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Friday, April 19, 2024

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PerformanceComedyHow to tell a joke in Palestine: Arab American...

How to tell a joke in Palestine: Arab American Comedy Fest brings essential connection

Co-founders Maysoon Zayid and Dean Obeidallah talk about 20 years of using laughs to transcend hatred.

Maysoon Zayid—co-founder of the Arab American Comedy Festival (Sat/10 at the Palace of Fine Arts, SF), disabled Palestinian American activist, author of upcoming children’s graphic novel Shiny Misfits, Princeton Arts Fellow and Lecturer—was watching her favorite show the Hallmark Channel. “I love it, it’s called ‘The Way Home’ and it stars Andy MacDowell,” the vivacious comedian said from her home in New York City. “I’m an insanely busy person, and it’s a perfect guilty pleasure.”

You can’t blame her for turning to Hallmark, just after an extended stint teaching comedy in Haifa, Ramallah, and other parts of the Palestinian Territories, including living in the Dheisheh refugee camp near Bethlehem in the West Bank. “I spend so much time over there performing and leading comedy workshops, I always say I’m bi-coastal: Jersey and Jerusalem.” the Cliffside Park, New Jersey native says.

“Honestly, it’s kind of whiplash right now. This last time I went to Bethlehem for a Christmas show, as one does, and it was cancelled. Instead, I ended up in a hospital ward, visiting kids who’ve had half their skull blown off.”

Zayid is one of comedy’s most prominent disabled comics—a 2014 Ted talk detailing her unfiltered experience with cerebral palsy broke viewership records—and she uses her own background as a lens through which she views the current invasion of Palestine. “What’s going on over there right now is a mass disabling event. You have the death and the destruction—but you have thousands and thousands of people who are also now disabled. And I know how to talk about that.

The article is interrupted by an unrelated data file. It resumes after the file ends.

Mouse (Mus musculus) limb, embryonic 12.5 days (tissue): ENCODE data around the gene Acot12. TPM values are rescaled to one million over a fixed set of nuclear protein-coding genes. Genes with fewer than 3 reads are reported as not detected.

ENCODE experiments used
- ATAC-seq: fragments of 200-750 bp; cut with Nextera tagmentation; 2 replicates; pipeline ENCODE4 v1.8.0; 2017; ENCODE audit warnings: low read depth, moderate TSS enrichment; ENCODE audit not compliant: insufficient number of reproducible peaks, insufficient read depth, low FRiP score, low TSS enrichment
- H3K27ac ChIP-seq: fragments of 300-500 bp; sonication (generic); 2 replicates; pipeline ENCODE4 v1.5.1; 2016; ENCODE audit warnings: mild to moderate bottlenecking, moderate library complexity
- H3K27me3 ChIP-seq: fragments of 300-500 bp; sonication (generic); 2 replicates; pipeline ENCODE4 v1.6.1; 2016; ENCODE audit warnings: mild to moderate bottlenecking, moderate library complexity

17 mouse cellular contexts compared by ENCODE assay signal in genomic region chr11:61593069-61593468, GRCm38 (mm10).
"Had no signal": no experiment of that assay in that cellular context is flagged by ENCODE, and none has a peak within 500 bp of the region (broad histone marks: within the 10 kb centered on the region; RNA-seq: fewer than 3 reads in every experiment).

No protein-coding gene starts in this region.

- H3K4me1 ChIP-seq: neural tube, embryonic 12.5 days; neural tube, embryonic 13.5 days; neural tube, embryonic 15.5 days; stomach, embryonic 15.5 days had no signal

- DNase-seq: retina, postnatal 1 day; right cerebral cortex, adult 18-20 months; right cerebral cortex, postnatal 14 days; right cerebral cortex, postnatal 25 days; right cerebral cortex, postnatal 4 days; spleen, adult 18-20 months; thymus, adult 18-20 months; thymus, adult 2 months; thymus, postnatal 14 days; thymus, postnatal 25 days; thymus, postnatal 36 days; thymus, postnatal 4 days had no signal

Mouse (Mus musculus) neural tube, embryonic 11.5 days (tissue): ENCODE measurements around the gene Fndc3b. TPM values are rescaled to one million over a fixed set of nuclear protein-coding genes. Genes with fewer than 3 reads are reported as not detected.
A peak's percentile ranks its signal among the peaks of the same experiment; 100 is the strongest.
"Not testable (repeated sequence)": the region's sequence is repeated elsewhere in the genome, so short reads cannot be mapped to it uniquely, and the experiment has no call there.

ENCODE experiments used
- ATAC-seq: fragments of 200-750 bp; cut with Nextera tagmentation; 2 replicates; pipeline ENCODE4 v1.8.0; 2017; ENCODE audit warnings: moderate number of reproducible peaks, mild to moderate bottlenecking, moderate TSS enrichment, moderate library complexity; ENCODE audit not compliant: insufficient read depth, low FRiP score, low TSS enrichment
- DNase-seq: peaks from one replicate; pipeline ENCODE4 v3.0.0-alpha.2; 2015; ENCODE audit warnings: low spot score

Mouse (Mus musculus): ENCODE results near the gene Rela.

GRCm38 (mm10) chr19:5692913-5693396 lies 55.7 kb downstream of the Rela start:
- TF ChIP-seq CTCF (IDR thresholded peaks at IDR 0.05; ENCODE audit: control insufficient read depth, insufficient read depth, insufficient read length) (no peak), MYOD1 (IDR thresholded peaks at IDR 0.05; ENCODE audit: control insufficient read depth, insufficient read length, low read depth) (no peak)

“I know this probably isn’t what you expected to talk about in an interview about a comedy festival! I promise you we are funny! But it’s all connected to the work I do.”

While Zayid takes her healing laugher to the region overseas, her festival co-founder, Dean Obeidallah, holds down the political fort over here. As an outspoken progressive—with an incredible on-air voice—he’s a recognizable face from MSNBC and CNN, and daily “The Dean Obeidallah Show” on SiriusXM is a big deal for the latest takes on politics. (Right after speaking with me, he was interviewing Bernie Sanders on the loss of human life in Gaza.)

“But that’s the serious part of me,” Obeidallah said from his home in Manhattan. “I love nothing more than to get up in front of a crowd and make people laugh and share stories. I love that we can get out into the country again at this time when representation and community is really important, and have fun together.

“In fact, all 20 years of the festival has been building up to this San Francisco show—we’re coming to insure that the 49ers win the next day. I just want to put that out there: There’s no way to get better prepared for winning than to come see our show!”

Zayid and Obeidallah decided to start the New York Arab American Comedy Festival 20 years ago, in the wake of 9/11 and the Invasion of Iraq, when Islamophobia and anti-Arab sentiment was rampant, echoing our own moment. “A group here in New York called the Network of Arab-American Professionals wanted to do a show with Arab American comedians,” said Obeidallah. “And I said, I’m a comedian! So I helped put that show together, and Maysoon performed in it. It’s funny because even thought we’re both of Palestinian descent and from New Jersey, I didn’t know Maysoon or her family until comedy, until that show.

“Maysoon and I talked about how there were these people we never met coming out to these shows. It was a cathartic relief. There was so much open demonization of Arab Americans at that time that was more than anything many of us had lived through. Before 9/11, I thought I was basically a white guy. Maybe a little ethnic, but basically a white guy. It was a real wake up call for me to see such vitriol so plainly expressed in regards to my community.